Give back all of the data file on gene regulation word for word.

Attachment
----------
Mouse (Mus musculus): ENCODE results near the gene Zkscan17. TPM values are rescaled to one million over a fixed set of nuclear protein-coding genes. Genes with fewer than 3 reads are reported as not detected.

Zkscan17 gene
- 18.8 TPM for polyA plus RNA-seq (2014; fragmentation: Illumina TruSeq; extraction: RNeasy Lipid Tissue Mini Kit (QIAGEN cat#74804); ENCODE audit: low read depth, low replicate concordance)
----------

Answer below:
Mouse (Mus musculus): ENCODE results near the gene Zkscan17. TPM values are rescaled to one million over a fixed set of nuclear protein-coding genes. Genes with fewer than 3 reads are reported as not detected.

Zkscan17 gene
- 18.8 TPM for polyA plus RNA-seq (2014; fragmentation: Illumina TruSeq; extraction: RNeasy Lipid Tissue Mini Kit (QIAGEN cat#74804); ENCODE audit: low read depth, low replicate concordance)